Product: Book  Paperback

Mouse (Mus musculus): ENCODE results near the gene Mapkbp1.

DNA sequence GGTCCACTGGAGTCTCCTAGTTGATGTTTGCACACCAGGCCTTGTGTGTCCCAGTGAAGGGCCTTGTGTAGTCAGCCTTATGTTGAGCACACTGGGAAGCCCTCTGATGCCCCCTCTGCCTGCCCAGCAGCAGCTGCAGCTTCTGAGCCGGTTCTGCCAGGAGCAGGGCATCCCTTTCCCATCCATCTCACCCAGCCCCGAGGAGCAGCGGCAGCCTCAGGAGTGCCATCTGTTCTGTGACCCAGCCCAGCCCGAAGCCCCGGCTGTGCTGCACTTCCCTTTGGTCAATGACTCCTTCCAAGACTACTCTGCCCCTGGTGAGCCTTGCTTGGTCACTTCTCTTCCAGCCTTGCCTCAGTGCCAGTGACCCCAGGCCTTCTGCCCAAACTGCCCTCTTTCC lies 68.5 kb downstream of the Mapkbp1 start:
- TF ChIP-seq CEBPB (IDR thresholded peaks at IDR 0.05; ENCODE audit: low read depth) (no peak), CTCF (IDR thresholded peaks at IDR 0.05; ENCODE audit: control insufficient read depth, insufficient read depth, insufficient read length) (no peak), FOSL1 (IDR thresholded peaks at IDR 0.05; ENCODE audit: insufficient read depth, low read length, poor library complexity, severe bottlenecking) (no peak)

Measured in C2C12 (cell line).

Title: An Introduction to Genetic Algorithms (Complex Adaptive Systems) Publisher: The MIT Press Authors: Melanie Mitchell Rating: 4/5 Although short, this book gives a good introduction to genetic algorithms for those who are first entering the field and are looking for insight into the underlying mechanisms behind them. It was first published in 1995, and considerable work has been done in genetic algorithms since then, but it could still serve as an adequate introduction. Emphasizing the scientific and machine learning applications of genetic algorithms instead of applications to optimization and engineering, the book could serve well in an actual course on adaptive algorithms. The author includes excellent problem sets at the end of each chapter, these being divided up into "thought exercises" and "computer exercises", and in the latter she includes some challenge problems for the ambitious reader. Chapter 1 is an overview of the main properties of genetic algorithms, along with a brief discussion of their history. The role of fitness landscapes and fitness functions is clearly outlined, and the author defines genetic algorithms as methods for searching fitness landscapes for highly fit strings. An elementary example of a genetic algorithm is given, and the author compares genetic algorithms with more traditional search methods. The author emphasizes the unique features of genetic algorithms that distinguish them from other search algorithms, namely the roles of parallel populationbased search with stochastic selection of individuals, and crossover and mutation. A list of applications is given, and two explicit examples of applications are given that deal with the Prisoner's Dilemna and sorting networks. The author also gives a brief discussion as to how genetic algorithms work from a more mathematical standpoint, emphasizing the role of Holland schemas. The reader more prepared in mathematics can consult the references for more indepth discussion. The next chapter stresses the role of genetic algorithms in problem solving, beginning with a discussion of genetic programming. Automatic programming has long been a goal of computer scientists, and the author discusses the role of genetic programming in this area, particularly the work of John Koza on evolving LISP programs. In addition, she discusses the current work on evolving cellular automata and its role in automatic programming. The latter discussion is more detailed, this resulting from the author's personal involvement in artificial life research. Those interested in time series prediction tools will appreciate the discussion on the use of genetic algorithms to predict the behavior of dynamical systems, with an example given on predicting the behavior of the (chaotic) MackeyGlass dynamical system. The author also gives applications of genetic algorithms in predicting protein structure, an area of application that has exploded in recent years, due to the importance of the proteome projects. The area of neural networks has also been influenced by genetic algorithms, and the author discusses how they have replaced the familiar backpropagation algorithm as a method to find the optimal weights. Chapter 3 is more in line with what the author intended in the book, namely a discussion of the relevance of genetic algorithms to study the mechanisms behind natural selection. She discusses the "Baldwin effect", which gives a connection between what an organism has learned (a small timescale process) to the evolutionary history of the Earth (a long timescale process). A simple model of the Baldwin effect is given using a genetic algorithm, along with a discussion of the AckleyLittman evolutionary reinforcement learning model, which involves the use of neural networks, and which is another computational demonstration of the Baldwin effect. In addition, the author discusses models for sexual selection and ecosystems based on genetic algorithms. These are the "artificial life" models that the author has been involved in, and she gives a very understandable overview of their properties. Chapter 4 should suit the curiosity of the mathematician or computer scientist who wants to understand the theoretical justification behind the use of genetic algorithms. Again employing the Holland notion of schemas and adaptation as a "tension between exploration and exploitation", the author formulates a mathematical model, called the TwoArmed Bandit Problem, of how genetic algorithms are used to study the tradeoffs in this tension. The level of mathematics used here is very elementary with the emphasis placed on the intuition behind this model, with only a sketch of the model's solution given. To address the role of crossover in genetic algorithms, the author discusses in detail a class of fitness landscapes, called "Royal Road functions" that she and others have developed. The performance of the genetic algorithm employed is then compared against the three different hillclimbing methods. Formal mathematical models of genetic algorithms are also discussed, one of which involves dynamical systems, another using Markov chains, and one using the tools of statistical mechanics. The latter is very interesting from a physics standpoint but is only briefly sketched. The interested physicist reader can consult the references given by the author for further details. Practical use of genetic algorithms demands an understanding of how to implement them, and the author does so in the last chapter of the book. She outlines some ideas on just when genetic algorithms should be used, and this is useful since a newcomer to the field may be tempted to view a genetic algorithm as merely a fancy Monte Carlo simulation. The most difficult part of using a genetic algorithm is how to encode the population, and the author discusses various ways to do this. She also details various "exotic" approaches to improving the performance of genetic algorithms, such as the "messy" genetic algorithms. One must also choose a selection method when employing genetic algorithms, and the author shows how to do this using various techniques, such as roulette wheel and stochastic universal sampling. In addition, genetic operators must also be chosen in implementing genetic algorithms, and the author emphasizes crossover and mutation for this purpose. Lastly, the values of the parameters of the genetic algorithm, such as population size, crossover rate, and mutation rate must be chosen. The author discusses various approaches to this. Although brief, she does give a large set of references for further reading.